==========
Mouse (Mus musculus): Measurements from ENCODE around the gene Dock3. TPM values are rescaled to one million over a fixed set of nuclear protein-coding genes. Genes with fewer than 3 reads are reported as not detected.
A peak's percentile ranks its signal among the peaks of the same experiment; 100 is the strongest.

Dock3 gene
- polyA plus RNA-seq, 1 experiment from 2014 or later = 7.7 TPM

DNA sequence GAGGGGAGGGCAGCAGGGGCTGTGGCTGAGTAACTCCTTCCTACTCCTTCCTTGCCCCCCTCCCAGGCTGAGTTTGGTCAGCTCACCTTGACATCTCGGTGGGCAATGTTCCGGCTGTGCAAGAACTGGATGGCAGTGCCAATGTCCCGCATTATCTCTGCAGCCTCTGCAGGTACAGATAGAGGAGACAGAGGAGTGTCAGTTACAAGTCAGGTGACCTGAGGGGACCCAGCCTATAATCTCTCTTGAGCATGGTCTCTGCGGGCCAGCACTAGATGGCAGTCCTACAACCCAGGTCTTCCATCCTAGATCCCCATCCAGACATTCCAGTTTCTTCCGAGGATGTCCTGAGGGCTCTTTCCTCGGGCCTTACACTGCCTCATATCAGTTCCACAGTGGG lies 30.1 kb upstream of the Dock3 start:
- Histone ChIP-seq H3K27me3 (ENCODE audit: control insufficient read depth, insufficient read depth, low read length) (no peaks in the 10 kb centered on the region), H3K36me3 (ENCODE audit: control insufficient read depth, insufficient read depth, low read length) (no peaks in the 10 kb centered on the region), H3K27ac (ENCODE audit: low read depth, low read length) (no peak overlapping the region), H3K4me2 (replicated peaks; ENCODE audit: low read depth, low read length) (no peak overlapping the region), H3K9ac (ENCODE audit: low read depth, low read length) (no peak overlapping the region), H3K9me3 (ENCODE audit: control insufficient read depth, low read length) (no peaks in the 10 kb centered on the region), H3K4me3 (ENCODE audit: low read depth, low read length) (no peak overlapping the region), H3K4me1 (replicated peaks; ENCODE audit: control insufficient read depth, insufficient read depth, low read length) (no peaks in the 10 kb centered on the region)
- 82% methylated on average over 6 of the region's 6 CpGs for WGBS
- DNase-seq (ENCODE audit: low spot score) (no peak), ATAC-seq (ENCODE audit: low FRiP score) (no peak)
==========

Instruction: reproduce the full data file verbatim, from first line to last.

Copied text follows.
Mouse (Mus musculus): Measurements from ENCODE around the gene Dock3. TPM values are rescaled to one million over a fixed set of nuclear protein-coding genes. Genes with fewer than 3 reads are reported as not detected.
A peak's percentile ranks its signal among the peaks of the same experiment; 100 is the strongest.

Dock3 gene
- polyA plus RNA-seq, 1 experiment from 2014 or later = 7.7 TPM

DNA sequence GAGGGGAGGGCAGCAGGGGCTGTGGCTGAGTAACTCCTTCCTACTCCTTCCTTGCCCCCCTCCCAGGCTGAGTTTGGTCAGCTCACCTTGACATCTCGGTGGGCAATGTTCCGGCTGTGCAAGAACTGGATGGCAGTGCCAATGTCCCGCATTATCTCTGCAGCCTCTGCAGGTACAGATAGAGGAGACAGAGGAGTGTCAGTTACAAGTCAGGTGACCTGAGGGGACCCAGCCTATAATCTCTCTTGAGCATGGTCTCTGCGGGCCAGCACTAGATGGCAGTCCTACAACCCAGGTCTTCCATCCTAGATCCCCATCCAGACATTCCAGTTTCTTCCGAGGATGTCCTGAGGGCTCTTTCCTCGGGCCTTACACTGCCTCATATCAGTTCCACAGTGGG lies 30.1 kb upstream of the Dock3 start:
- Histone ChIP-seq H3K27me3 (ENCODE audit: control insufficient read depth, insufficient read depth, low read length) (no peaks in the 10 kb centered on the region), H3K36me3 (ENCODE audit: control insufficient read depth, insufficient read depth, low read length) (no peaks in the 10 kb centered on the region), H3K27ac (ENCODE audit: low read depth, low read length) (no peak overlapping the region), H3K4me2 (replicated peaks; ENCODE audit: low read depth, low read length) (no peak overlapping the region), H3K9ac (ENCODE audit: low read depth, low read length) (no peak overlapping the region), H3K9me3 (ENCODE audit: control insufficient read depth, low read length) (no peaks in the 10 kb centered on the region), H3K4me3 (ENCODE audit: low read depth, low read length) (no peak overlapping the region), H3K4me1 (replicated peaks; ENCODE audit: control insufficient read depth, insufficient read depth, low read length) (no peaks in the 10 kb centered on the region)
- 82% methylated on average over 6 of the region's 6 CpGs for WGBS
- DNase-seq (ENCODE audit: low spot score) (no peak), ATAC-seq (ENCODE audit: low FRiP score) (no peak)